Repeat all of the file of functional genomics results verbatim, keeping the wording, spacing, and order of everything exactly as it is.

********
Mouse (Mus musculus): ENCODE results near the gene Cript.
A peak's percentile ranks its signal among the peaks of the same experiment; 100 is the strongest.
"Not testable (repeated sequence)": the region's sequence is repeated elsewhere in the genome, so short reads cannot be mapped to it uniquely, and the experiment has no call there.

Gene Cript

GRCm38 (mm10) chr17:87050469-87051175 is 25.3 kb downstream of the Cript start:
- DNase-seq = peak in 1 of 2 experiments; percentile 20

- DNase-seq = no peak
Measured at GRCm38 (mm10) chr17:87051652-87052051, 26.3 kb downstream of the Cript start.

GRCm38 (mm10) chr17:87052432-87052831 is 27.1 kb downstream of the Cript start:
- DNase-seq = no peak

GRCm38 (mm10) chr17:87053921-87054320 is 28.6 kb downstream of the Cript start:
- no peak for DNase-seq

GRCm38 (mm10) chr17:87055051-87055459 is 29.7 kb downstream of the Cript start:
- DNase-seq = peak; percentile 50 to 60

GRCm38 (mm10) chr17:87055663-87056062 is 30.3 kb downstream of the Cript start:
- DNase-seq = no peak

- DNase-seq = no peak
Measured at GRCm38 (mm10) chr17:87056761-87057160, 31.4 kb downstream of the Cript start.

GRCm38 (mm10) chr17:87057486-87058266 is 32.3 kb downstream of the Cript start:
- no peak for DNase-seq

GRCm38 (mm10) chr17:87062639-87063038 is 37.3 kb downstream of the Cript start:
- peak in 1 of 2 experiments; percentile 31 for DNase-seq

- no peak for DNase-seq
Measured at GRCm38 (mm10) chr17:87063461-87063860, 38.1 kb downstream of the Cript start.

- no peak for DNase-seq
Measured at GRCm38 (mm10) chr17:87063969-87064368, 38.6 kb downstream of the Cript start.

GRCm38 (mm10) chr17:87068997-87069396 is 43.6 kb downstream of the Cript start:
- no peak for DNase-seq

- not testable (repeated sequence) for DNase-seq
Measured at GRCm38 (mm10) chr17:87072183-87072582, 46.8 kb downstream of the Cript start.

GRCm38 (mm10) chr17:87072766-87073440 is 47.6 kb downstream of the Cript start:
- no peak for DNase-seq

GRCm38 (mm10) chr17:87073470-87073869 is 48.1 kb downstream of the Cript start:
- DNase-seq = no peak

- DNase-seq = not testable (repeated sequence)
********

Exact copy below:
Mouse (Mus musculus): ENCODE results near the gene Cript.
A peak's percentile ranks its signal among the peaks of the same experiment; 100 is the strongest.
"Not testable (repeated sequence)": the region's sequence is repeated elsewhere in the genome, so short reads cannot be mapped to it uniquely, and the experiment has no call there.

Gene Cript

GRCm38 (mm10) chr17:87050469-87051175 is 25.3 kb downstream of the Cript start:
- DNase-seq = peak in 1 of 2 experiments; percentile 20

- DNase-seq = no peak
Measured at GRCm38 (mm10) chr17:87051652-87052051, 26.3 kb downstream of the Cript start.

GRCm38 (mm10) chr17:87052432-87052831 is 27.1 kb downstream of the Cript start:
- DNase-seq = no peak

GRCm38 (mm10) chr17:87053921-87054320 is 28.6 kb downstream of the Cript start:
- no peak for DNase-seq

GRCm38 (mm10) chr17:87055051-87055459 is 29.7 kb downstream of the Cript start:
- DNase-seq = peak; percentile 50 to 60

GRCm38 (mm10) chr17:87055663-87056062 is 30.3 kb downstream of the Cript start:
- DNase-seq = no peak

- DNase-seq = no peak
Measured at GRCm38 (mm10) chr17:87056761-87057160, 31.4 kb downstream of the Cript start.

GRCm38 (mm10) chr17:87057486-87058266 is 32.3 kb downstream of the Cript start:
- no peak for DNase-seq

GRCm38 (mm10) chr17:87062639-87063038 is 37.3 kb downstream of the Cript start:
- peak in 1 of 2 experiments; percentile 31 for DNase-seq

- no peak for DNase-seq
Measured at GRCm38 (mm10) chr17:87063461-87063860, 38.1 kb downstream of the Cript start.

- no peak for DNase-seq
Measured at GRCm38 (mm10) chr17:87063969-87064368, 38.6 kb downstream of the Cript start.

GRCm38 (mm10) chr17:87068997-87069396 is 43.6 kb downstream of the Cript start:
- no peak for DNase-seq

- not testable (repeated sequence) for DNase-seq
Measured at GRCm38 (mm10) chr17:87072183-87072582, 46.8 kb downstream of the Cript start.

GRCm38 (mm10) chr17:87072766-87073440 is 47.6 kb downstream of the Cript start:
- no peak for DNase-seq

GRCm38 (mm10) chr17:87073470-87073869 is 48.1 kb downstream of the Cript start:
- DNase-seq = no peak

- DNase-seq = not testable (repeated sequence)